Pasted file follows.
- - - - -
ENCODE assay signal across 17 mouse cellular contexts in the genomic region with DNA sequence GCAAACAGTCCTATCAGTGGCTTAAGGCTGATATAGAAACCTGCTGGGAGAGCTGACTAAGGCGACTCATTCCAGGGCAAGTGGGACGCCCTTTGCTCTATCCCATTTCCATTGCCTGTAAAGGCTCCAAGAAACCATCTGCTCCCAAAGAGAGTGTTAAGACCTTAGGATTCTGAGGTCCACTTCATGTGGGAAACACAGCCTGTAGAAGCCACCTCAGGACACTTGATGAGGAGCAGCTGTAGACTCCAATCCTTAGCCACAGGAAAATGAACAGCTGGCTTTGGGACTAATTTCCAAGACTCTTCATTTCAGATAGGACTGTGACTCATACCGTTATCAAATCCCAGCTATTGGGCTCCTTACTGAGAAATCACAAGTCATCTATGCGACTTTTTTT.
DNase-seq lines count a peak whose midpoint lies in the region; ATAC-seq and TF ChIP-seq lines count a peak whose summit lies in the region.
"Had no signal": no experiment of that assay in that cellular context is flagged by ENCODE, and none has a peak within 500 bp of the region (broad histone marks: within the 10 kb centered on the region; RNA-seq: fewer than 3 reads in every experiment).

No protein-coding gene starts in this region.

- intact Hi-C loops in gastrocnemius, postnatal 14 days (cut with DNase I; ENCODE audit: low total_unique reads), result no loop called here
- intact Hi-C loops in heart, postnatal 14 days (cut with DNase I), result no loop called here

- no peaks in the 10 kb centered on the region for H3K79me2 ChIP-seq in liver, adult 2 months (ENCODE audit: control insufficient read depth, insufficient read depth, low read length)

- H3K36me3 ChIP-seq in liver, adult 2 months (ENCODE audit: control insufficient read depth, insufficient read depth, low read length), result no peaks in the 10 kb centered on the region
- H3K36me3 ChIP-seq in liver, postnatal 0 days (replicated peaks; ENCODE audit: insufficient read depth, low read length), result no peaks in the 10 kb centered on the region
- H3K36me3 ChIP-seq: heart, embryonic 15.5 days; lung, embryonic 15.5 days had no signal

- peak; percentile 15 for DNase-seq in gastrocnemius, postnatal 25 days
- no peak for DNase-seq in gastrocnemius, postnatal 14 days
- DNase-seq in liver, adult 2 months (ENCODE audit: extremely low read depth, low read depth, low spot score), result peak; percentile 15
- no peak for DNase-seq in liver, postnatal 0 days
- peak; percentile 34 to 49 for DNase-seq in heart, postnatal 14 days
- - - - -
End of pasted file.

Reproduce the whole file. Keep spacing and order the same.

ENCODE assay signal across 17 mouse cellular contexts in the genomic region with DNA sequence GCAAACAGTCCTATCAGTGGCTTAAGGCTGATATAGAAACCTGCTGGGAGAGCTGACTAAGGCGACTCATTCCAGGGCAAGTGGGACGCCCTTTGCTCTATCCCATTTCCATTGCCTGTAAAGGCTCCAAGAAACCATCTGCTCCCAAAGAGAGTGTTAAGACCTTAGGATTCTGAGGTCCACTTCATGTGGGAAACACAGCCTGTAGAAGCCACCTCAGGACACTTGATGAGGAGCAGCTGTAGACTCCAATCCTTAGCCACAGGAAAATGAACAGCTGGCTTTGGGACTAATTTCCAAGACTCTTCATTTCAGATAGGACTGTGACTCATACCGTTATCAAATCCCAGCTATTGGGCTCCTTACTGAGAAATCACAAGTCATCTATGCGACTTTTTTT.
DNase-seq lines count a peak whose midpoint lies in the region; ATAC-seq and TF ChIP-seq lines count a peak whose summit lies in the region.
"Had no signal": no experiment of that assay in that cellular context is flagged by ENCODE, and none has a peak within 500 bp of the region (broad histone marks: within the 10 kb centered on the region; RNA-seq: fewer than 3 reads in every experiment).

No protein-coding gene starts in this region.

- intact Hi-C loops in gastrocnemius, postnatal 14 days (cut with DNase I; ENCODE audit: low total_unique reads), result no loop called here
- intact Hi-C loops in heart, postnatal 14 days (cut with DNase I), result no loop called here

- no peaks in the 10 kb centered on the region for H3K79me2 ChIP-seq in liver, adult 2 months (ENCODE audit: control insufficient read depth, insufficient read depth, low read length)

- H3K36me3 ChIP-seq in liver, adult 2 months (ENCODE audit: control insufficient read depth, insufficient read depth, low read length), result no peaks in the 10 kb centered on the region
- H3K36me3 ChIP-seq in liver, postnatal 0 days (replicated peaks; ENCODE audit: insufficient read depth, low read length), result no peaks in the 10 kb centered on the region
- H3K36me3 ChIP-seq: heart, embryonic 15.5 days; lung, embryonic 15.5 days had no signal

- peak; percentile 15 for DNase-seq in gastrocnemius, postnatal 25 days
- no peak for DNase-seq in gastrocnemius, postnatal 14 days
- DNase-seq in liver, adult 2 months (ENCODE audit: extremely low read depth, low read depth, low spot score), result peak; percentile 15
- no peak for DNase-seq in liver, postnatal 0 days
- peak; percentile 34 to 49 for DNase-seq in heart, postnatal 14 days